New York City Subway Series: Journaling

January 18 by

New York City Subway Series:  Journaling

Recently, I visited New York.  We spent a lot of time moving from place to place via the subway. If you’ve never ridden the subway in New York, I highly recommend it.  If you’re a writer, photographer, or artist, I would go as far as to say riding the subway is a MUST. Yes, it’s dirty, it’s loud, it’s crowded, it can be smelly and tight and frustrating.  But, it’s a great place to people watch.  Every possible walk of life moves through New York by that means of transportation.

So, over the next three blog posts, I’ll offer up some of my observations and thoughts around what I saw and what it meant to me.

The subway is a great place to lose yourself in thought.  And on one trip, we sat across from a lovely woman who was not only lost in thought, but she was journaling.  She was completely oblivious to everything around her as she focused solely on her writing.  You could tell she loved the journal, and that she used it often, if not daily, by the bruised and somewhat tattered edges of the paper.  The pen she used had no specialness to it.  It was a simple one click, pocket ink pen.  It appeared to simply be the means by which she transferred her thoughts to a visual representation through ink.

I watched her face as she considered her words.  Her guard appeared to be completely down. She was lost in her thoughts.  Sometimes she smiled, other times her brow furrowed with some kind of thought process that I couldn’t interpret, not knowing her at all.  She didn’t look up from her pages.  She kept her eyes on the place where pen met paper.  Sometimes it appeared she closed her eyes, but overall, it seemed that she gave herself over to the process of writing it all down.

Journaling IS a process.  And though it doesn’t necessarily require consistency, it does require attention when you do sit down to write.  It doesn’t really matter so much what you’re putting down on the page.  It could be something as simple as a list of the things accomplished that day, or places visited, or what was eaten.  But it requires the attention to get the details right, whatever details you’re putting down.  For me, it’s around getting my thoughts in order, allowing myself to feel whatever it is that’s circling inside me, getting the thoughts that crowd my mind out so that there’s space to think about other things, or there’s room for peace so that sleep can come.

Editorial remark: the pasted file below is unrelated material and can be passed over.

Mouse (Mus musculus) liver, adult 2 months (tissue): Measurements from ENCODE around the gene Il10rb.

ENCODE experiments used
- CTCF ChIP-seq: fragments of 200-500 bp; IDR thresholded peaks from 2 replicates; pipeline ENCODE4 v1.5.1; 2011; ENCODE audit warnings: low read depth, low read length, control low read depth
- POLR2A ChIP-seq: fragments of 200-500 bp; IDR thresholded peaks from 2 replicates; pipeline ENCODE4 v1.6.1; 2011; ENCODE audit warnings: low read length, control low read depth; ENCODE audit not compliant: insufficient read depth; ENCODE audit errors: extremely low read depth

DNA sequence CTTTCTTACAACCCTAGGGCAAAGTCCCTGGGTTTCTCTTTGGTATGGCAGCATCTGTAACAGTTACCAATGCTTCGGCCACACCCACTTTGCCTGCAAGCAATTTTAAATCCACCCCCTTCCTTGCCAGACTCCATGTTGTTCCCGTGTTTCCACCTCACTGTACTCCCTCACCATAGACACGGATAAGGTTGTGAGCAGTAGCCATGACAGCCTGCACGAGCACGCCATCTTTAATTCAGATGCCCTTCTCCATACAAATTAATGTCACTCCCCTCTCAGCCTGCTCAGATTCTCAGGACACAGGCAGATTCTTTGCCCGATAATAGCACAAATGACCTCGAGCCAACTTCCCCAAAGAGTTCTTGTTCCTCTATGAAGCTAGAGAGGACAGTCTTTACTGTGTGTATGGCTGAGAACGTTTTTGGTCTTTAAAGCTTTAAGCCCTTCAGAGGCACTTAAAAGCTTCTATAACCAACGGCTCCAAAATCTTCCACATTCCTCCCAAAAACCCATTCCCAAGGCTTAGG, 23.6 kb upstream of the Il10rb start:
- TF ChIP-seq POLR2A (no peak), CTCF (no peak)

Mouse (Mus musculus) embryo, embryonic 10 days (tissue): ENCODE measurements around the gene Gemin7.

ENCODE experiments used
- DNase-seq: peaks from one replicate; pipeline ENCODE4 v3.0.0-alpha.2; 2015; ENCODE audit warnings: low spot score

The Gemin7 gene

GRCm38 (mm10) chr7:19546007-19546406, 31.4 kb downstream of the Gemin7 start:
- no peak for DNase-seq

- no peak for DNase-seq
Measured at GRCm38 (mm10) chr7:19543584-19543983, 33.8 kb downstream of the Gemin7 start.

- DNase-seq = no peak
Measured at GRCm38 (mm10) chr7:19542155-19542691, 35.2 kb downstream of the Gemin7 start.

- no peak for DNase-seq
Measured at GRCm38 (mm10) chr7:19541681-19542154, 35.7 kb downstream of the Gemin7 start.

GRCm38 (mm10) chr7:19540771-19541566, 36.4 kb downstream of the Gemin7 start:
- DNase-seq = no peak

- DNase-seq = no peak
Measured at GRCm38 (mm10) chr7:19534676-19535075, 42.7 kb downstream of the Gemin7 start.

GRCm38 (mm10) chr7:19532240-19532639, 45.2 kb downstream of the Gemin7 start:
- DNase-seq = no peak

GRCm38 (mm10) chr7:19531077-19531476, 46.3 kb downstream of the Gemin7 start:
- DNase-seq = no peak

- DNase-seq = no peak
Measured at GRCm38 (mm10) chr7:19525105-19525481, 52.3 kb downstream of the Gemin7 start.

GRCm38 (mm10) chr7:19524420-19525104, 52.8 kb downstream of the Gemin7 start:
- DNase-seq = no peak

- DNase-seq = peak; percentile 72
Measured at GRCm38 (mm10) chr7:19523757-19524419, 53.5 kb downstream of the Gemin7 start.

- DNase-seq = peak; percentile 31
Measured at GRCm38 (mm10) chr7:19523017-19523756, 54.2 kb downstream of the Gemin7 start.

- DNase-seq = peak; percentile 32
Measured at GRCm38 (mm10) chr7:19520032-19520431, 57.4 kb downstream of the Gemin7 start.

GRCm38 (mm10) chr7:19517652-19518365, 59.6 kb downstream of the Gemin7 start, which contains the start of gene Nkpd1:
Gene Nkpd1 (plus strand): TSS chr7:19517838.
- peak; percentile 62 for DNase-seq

Seeing this woman giving herself over to her journaling process in the middle of a loud, crowded subway, with people coming and going, standing over her, or doing their own thing on the bench beside her reminded me that no matter what chaos is moving around us, it’s important to give ourselves over to our process.  To lose ourselves in thought, in the process, in the creating.  Be it journaling, writing a story or blog post, allowing ourselves to give in to it wholly allows an authenticity we won’t get in any other way.  It allows us to get the words on the page.

Do you keep a journal?  Are you giving in to your process?  Are you allowing yourself the space to be authentic?  Do you lose yourself in it?

Cathy Lynn

About Cathy Lynn

Cathy Lynn is an artist, writer, executive trainer, and the co-owner of Inkwell Basics. She has published two coloring books, Conscious Coloring and Carnal Coloring. She's currently working on a novel, and turning her farm into an event venue. She previously blogged at 3 Shared Paths, a personal growth blog that was read worldwide, and has been blogging for over 10 years. She lives somewhere between the city and the country with her three cats, Sebastian, Miss Kitty, and Ella.



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